“There are so many scams going on,” she said. “People think, ‘Hey, I want to say I have a Frenchie for sale and make a quick five, six, seven thousand dollars’.”

Ms. Sosa said breeders were particularly vulnerable to theft. She does not give her address to the customers until she has examined them thoroughly. “I have security cameras everywhere,” she said.

French bulldogs are, as the name suggests, a French offspring of the small bulldogs bred in England in the mid-19th century. An earlier iteration of the Bouledogue Français, as it is called in France, was favored as a rat-catcher by butchers in Paris before becoming the toy dog ​​of the artist and the bourgeoisie, and the dog mice appearing in works by Edgar Degas and Henri de Toulouse-Lautrec.

Today, the American Kennel Club defines French bulldogs as having a “square head with bats and shell back.”

In the world of veterinary medicine, the French are controversial because their beloved features – their large heads and puffy puppy eyes, sunken noses and skin folds – make it, Dan O’Neill, a canine expert at the University of London’s Royal Veterinary College, calls “ultra-dispositions” for medical problems.

Their heads are so large that mothers have trouble giving birth; most French bulldog puppies are born by caesarean section. Their short, muscular bodies also make it difficult for them to conceive naturally. Breeders typically artificially inseminate the dogs.

Most worrying to researchers like Mr. O’Neill is the dog’s flat face, which can withstand its breathing. French bulldogs often make snoring noises, even when fully awake, they often get tired easily, and they are susceptible to the heat. They can also develop rashes in their skin folds. Due to their bulging eyes, some French bulldogs are unable to blink fully.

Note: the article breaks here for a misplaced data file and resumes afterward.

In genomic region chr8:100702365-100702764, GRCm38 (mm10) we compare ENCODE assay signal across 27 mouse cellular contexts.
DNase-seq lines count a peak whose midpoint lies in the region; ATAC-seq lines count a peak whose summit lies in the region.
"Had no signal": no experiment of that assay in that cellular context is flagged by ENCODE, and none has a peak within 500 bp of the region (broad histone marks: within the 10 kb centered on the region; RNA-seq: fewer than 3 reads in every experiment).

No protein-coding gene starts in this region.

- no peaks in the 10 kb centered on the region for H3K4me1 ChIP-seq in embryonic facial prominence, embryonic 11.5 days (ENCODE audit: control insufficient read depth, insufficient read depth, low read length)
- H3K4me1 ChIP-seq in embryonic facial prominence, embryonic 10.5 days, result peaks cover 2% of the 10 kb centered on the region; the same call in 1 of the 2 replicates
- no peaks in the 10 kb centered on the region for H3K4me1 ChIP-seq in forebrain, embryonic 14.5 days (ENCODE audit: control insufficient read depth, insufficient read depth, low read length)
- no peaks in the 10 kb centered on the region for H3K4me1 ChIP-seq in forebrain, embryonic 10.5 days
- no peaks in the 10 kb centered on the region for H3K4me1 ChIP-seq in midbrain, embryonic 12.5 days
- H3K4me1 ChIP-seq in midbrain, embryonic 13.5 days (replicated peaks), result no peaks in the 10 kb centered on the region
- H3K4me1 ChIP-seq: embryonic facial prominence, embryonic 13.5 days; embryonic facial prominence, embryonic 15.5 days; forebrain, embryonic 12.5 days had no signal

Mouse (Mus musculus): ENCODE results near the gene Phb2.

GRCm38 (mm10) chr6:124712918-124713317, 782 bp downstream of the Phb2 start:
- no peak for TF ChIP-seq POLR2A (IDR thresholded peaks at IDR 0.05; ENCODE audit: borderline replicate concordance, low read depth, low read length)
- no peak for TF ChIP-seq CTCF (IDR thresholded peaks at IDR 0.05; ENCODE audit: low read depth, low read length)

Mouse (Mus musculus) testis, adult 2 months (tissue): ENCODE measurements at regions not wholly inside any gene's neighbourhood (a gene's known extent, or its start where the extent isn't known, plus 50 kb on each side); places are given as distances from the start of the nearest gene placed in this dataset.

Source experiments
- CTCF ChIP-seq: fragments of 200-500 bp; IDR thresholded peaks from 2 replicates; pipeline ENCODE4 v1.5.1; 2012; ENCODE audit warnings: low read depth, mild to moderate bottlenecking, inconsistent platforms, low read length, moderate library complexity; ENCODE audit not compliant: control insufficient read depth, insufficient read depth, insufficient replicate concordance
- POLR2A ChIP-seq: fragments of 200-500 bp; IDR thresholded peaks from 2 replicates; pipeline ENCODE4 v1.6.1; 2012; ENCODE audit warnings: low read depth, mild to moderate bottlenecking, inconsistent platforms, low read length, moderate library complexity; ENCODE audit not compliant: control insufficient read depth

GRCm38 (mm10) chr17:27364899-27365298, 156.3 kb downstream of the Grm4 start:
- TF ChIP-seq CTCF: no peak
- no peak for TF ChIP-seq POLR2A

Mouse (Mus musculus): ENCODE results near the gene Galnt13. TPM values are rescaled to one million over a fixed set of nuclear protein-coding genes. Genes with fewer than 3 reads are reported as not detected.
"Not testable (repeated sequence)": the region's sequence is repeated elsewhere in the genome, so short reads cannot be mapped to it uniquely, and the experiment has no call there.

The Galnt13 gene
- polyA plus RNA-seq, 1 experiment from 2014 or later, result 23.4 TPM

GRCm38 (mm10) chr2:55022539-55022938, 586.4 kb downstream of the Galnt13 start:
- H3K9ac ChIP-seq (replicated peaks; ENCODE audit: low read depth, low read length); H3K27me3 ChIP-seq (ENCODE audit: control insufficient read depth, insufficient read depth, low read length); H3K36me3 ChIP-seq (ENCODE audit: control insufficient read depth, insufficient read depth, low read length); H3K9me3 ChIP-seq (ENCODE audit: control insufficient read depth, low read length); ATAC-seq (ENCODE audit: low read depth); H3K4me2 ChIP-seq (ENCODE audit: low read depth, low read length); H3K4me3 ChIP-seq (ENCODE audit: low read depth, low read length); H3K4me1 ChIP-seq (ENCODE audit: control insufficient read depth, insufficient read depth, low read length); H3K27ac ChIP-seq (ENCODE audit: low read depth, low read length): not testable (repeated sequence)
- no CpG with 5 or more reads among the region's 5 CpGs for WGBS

Mr. O’Neill leads a group by veterinarians and other canine experts in the UK urging potential buyers to “stop and think before buying a flat-faced dog”, a category that includes French bulldogs, English bulldogs, pugs, Shih Tzus, Pekingese and boxers.

“There’s a flat dog crisis,” said Mr. O’Neill. French bulldogs, he concluded in a recent research document, have four times as many ailments as any other dog.

These prayers and warnings have not stopped French bulldogs from rising in popularity, largely driven by social media. Just like in the US, the French bulldog in the UK has been on his neck with the Labrador for the title as the most popular breed in recent years.

Ms. Sosa accused poor breeding of poor results. “Well-bred dogs are relatively healthy,” she said.

Sir. Del Rosario, the breeder of Elk Grove, a suburban town just south of Sacramento, says professional football and basketball players have been some of his most loyal customers. He has sold puppies to players for the Kansas City Chiefs, Cincinnati Bengals, Tampa Bay Buccaneers, Houston Texans, New York Jets and Arizona Cardinals. Four years ago, the San Francisco 49ers bought Zoe, a black brindle Frenchie who serves as the team’s emotional support dog. Two years later, the team added Rookie, a blue-gray French bulldog puppy with hazel eyes, to its dog list.

Sir. Del Rosario’s most expensive Frenchman was a “purple” with a purple gray coat, bright eyes that glowed red and a pink hue on his muzzle. It was sold for $ 100,000 to a South Korean buyer who wanted the dog because of its rare genetics. The dog was one of several hundred puppies that Mr Del Rosario has sold over the last decade and a half.

He has retained seven Frenchmen for his extended family, including his two daughters aged 9 and 10 years. The girls play with the French at home, but Mr Del Rosario is strict in not letting them walk the dogs alone.

“I do not care if you go to the mailbox,” he said. “No, they just can not take the dogs out of themselves.

“With all this going on with these dogs, you just never know.”

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Javed Iqbal